06.06.2010 - 08.06.2010 35 °C
For this part of our trip we decided to take an easy approach by visiting Northern Vietnam’s highlights through guided tours. We (Karl, Ian and me) did a tiny bit of research and managed to book the tours for really cheap but we later found that cheapness comes at a rather different price.
On our first tour we visited Halong Bay which is located in North Eastern Vietnam and it literally borders Mainland China. In 1994, the core zone of Halong Bay was listed by UNESCO as a world heritage site and once you see the bay it is easy to see why. In the morning when the mini bus picked us up from our hotel we were feeling a little uneasy as the bus was an hour late and no other tourists were in sight. But this uneasy feeling was soon replaced by an anxiety as we sped down the road overtaking anything that got in our way – obviously the driver had to make up lost time. During the bus ride we witnessed a near fatality where two motorcyclists crashed into one another and as we dodged to avoid them we nearly hit an 'innocent' cyclist riding down the wrong side of the motorway. In Vietnam, road accidents are a daily part of driving life and thankfully we were able to avoid being part of one. When we arrived at the boat dock our passports were then taken from us as my uneasy feeling returned as I watched my most valuable possession being put in a plastic carrier bag! The apparent reason for this was that since we would be sailing so close to the Chinese border, there was a chance that customs could demand to see our passports and it was also prevent us from abandoning ship and swimming to China. We later found out this was a load of nonsense and the reason why they took our passports was in the event that we would do a runner and not pay for the bar-tab. I think they know backpackers way too well.
The cruise was a 2 day and 1 night tour which meant we got to sleep on the boat. We started off the day by getting to know our boat buddies over a rather plain meal of rice, green leaves and one fish between six people and this is one of the main reasons why you should pay a little extra for the tour. As we sailed around the beautiful waters of Halong bay we passed through some of the 3000 amazing limestone islands. These islands are thousands of years old and considered as one of Vietnam’s most spectacular sights and it really is a stunning sight to behold. On our first stop we arrived at a massive underwater cave called the Thien Chung grotto which was just amazing. It literally took 40 minutes to walk around the cave and when you reach the light at the end of the tunnel you encounter panoramic views of limestone islands sitting like statues peacefully on the clear turquoise water.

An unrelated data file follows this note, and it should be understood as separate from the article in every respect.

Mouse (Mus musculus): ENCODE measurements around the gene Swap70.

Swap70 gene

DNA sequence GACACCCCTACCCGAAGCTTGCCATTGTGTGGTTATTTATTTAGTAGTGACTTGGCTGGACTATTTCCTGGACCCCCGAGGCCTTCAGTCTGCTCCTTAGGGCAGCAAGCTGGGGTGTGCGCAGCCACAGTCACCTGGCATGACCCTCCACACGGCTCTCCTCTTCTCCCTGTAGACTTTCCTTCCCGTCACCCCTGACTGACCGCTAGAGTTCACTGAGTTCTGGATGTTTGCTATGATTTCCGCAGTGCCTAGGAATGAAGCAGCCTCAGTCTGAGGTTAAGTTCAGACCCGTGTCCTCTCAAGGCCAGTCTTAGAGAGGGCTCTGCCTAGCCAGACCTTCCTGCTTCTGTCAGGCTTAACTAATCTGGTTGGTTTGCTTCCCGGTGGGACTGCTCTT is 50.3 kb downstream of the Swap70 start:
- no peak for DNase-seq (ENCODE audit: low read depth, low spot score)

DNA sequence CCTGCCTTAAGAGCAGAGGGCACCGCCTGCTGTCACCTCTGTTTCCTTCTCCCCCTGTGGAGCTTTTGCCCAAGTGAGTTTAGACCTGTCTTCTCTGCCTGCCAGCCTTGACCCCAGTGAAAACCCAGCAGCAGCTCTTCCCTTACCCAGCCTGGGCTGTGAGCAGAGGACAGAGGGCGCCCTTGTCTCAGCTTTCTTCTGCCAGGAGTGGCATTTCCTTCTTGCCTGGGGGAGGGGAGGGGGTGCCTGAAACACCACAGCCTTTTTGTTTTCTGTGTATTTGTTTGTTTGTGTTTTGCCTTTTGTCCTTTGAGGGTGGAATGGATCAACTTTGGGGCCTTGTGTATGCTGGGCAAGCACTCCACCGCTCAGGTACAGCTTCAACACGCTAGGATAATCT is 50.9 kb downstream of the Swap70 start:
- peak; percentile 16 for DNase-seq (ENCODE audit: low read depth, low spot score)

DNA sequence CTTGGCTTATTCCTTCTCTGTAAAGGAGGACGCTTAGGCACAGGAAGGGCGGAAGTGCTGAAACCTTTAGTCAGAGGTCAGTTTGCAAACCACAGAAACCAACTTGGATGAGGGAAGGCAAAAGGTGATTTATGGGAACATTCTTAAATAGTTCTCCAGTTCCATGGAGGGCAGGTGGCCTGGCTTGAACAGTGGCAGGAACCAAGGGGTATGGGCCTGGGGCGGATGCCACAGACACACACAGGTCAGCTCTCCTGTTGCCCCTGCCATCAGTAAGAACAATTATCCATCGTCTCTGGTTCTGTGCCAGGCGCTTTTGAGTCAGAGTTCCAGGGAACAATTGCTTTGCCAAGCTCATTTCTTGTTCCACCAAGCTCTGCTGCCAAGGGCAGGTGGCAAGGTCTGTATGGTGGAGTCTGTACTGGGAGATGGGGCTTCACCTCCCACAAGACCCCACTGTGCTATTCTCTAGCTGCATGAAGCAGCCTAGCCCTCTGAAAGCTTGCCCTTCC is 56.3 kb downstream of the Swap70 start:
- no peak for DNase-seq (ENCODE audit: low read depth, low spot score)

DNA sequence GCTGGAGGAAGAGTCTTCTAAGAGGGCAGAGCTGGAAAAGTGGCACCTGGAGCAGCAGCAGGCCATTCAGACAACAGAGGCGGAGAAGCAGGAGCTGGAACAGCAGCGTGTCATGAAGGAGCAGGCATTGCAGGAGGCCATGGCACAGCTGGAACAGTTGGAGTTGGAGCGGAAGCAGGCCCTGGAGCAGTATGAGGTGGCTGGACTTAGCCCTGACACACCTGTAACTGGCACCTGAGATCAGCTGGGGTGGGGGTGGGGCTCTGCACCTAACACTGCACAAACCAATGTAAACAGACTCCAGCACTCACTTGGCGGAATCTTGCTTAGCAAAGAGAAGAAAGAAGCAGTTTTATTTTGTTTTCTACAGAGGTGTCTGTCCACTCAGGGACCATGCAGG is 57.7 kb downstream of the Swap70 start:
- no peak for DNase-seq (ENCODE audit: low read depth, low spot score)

This was the last time we would be on solid land as the remainder of the tour was spent sailing. During this time you sail around stunning floating villages where all the fishermen and their families live even with their dogs! After a hard day’s sailing it is then time to settle down for the night and anchor up where you are free to do what you want. We then spent the early evening jumping off the top deck into the warm water, swimming, playing drinking games and having to suffer another dreadful meal that was apparently beef but I had my suspicions that it was mostly likely dog or a combination of both. I have to say though, even though the cabin crew and the food weren’t the nicest, I really had a fantastic day and we were very lucky to have a great bunch of people on our boat who really made the trip.
In the morning we then woke to incredible views and as I chilled on the top-deck soaking up the rays we made our way back slowly to the mainland. For the best part of the day, we went kayaking around the limestone islands which was great fun but tiring on the old arms so I ensured that Karl was doing most of the hard-work. Iain was also unfortunate to be the last person in the queue and he had to then kayak all by himself. When we arrived back at dock in the afternoon we were then taken to a restaurant for a meal which was tasty and by this point I was very relieved to eat after literally feeling starved. Overall, Halong Bay is a must see for anyone who is visits Vietnam, but it really is worthwhile to pay a little extra and there is no reason why your tour will not be perfect.